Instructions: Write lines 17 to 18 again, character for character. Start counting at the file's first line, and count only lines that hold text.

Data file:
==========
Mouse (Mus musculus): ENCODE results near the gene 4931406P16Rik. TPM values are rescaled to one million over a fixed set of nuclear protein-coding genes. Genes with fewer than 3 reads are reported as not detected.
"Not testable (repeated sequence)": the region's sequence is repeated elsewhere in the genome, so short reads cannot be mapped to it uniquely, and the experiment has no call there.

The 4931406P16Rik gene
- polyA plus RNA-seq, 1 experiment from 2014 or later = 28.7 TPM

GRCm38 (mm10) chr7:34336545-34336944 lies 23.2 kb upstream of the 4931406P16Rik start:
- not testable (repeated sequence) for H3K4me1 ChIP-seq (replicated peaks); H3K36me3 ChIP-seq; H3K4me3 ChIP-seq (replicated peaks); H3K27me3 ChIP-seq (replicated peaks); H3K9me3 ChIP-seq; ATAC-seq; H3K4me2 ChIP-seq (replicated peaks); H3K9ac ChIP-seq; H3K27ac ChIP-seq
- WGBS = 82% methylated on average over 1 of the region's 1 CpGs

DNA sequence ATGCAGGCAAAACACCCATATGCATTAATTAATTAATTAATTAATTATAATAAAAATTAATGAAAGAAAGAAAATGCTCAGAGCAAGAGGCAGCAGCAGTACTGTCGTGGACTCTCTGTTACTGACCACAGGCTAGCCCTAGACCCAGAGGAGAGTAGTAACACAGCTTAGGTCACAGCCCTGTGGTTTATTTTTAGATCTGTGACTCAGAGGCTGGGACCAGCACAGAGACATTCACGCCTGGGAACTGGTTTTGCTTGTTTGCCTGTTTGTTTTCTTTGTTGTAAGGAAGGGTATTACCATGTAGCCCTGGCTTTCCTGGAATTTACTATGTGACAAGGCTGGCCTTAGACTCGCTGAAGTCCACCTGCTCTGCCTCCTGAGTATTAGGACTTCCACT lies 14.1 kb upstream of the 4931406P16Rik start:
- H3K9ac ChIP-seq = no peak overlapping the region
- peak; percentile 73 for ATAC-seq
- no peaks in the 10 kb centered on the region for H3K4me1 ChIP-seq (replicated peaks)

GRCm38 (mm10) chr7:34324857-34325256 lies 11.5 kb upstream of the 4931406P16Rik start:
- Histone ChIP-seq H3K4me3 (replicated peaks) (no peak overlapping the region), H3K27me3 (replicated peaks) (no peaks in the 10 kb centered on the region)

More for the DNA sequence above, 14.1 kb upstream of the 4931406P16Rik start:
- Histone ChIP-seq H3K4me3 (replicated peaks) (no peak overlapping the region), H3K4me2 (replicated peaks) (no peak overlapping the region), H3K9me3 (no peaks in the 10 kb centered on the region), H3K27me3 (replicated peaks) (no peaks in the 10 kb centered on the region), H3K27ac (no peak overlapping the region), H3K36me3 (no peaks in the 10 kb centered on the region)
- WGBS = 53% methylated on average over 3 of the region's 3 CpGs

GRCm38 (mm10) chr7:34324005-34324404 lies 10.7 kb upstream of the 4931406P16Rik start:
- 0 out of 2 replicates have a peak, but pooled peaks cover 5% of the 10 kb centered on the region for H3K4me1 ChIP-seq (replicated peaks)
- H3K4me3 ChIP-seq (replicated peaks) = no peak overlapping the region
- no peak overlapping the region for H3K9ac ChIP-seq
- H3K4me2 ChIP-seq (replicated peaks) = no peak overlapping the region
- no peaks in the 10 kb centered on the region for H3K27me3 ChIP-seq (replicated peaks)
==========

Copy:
GRCm38 (mm10) chr7:34324005-34324404 lies 10.7 kb upstream of the 4931406P16Rik start:
- 0 out of 2 replicates have a peak, but pooled peaks cover 5% of the 10 kb centered on the region for H3K4me1 ChIP-seq (replicated peaks)